John Cage’s contributions as an artist cover an incredible range: he was a pioneer of percussion music, the inventor of prepared piano, a radical experimenter with chance, indeterminacy and graphic notation, a challenging and fascinating writer and a visual artist who produced watercolors and prints. He was also an avid mushroom hunter and student of Zen Buddhism. In the spirit of the sort of “purposeless play” Cage celebrated with his characteristic mix of good humor and deep seriousness, I pay homage with three Japanese haiku about mushrooms.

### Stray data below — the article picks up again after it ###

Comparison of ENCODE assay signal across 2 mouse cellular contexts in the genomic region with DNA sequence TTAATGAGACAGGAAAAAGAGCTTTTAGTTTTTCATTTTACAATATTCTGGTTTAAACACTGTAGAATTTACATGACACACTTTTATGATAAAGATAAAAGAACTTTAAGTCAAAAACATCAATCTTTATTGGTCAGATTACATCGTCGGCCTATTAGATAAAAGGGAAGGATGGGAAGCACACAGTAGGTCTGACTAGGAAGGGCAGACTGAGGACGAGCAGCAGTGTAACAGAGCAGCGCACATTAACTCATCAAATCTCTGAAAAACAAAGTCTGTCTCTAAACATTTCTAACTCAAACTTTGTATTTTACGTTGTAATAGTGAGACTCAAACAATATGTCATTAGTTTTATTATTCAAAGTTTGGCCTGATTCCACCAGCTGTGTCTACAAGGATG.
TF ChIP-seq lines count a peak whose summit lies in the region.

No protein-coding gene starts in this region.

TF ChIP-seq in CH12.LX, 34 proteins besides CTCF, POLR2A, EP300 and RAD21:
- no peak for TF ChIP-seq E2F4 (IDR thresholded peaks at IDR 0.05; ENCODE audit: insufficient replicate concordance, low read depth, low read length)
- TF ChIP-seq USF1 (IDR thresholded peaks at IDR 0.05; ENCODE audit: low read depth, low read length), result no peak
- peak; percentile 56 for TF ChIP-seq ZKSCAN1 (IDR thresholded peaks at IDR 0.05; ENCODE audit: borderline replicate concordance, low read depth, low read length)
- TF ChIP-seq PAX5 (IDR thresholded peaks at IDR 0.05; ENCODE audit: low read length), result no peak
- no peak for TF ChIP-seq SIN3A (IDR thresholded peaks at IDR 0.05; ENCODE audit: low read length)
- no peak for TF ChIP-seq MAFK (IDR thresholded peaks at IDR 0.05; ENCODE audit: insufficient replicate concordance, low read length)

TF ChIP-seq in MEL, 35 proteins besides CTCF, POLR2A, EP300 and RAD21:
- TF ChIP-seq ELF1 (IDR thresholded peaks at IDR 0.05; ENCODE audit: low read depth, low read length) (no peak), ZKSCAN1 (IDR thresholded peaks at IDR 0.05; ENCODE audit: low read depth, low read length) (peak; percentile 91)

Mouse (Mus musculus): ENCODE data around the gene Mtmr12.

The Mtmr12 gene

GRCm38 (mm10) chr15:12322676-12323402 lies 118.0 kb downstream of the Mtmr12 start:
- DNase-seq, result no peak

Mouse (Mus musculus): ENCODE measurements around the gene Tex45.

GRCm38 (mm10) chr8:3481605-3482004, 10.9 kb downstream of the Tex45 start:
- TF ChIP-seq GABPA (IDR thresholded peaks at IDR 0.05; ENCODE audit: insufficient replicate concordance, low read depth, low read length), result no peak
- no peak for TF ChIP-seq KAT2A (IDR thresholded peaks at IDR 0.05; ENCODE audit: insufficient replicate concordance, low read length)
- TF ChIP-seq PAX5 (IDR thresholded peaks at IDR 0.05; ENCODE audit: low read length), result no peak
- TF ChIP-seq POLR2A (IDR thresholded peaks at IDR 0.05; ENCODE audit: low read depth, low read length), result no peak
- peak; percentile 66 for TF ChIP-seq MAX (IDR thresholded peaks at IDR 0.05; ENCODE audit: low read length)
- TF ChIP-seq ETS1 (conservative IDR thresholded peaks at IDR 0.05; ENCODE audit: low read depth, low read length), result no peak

The large first movement is a setting of a haiku by Matsue Basho, which Cage discussed in a lecture in New York in 1972. Cage gives the Japanese original, an English translation, his Japanese friend’s preferred translation, and finally two witty and profound versions of his own. The second movement is a brief setting of a playful poem by Kobayashi Issa, and the final haiku by Den Sutejo is a reflection on time and death. The ensemble consists of double reeds and wood percussion instruments, which seemed like the perfect medium for mushroom songs—I imagine the listener, perhaps while hunting mushrooms, happens upon this woodland orchestra and eavesdrops on their strange concert.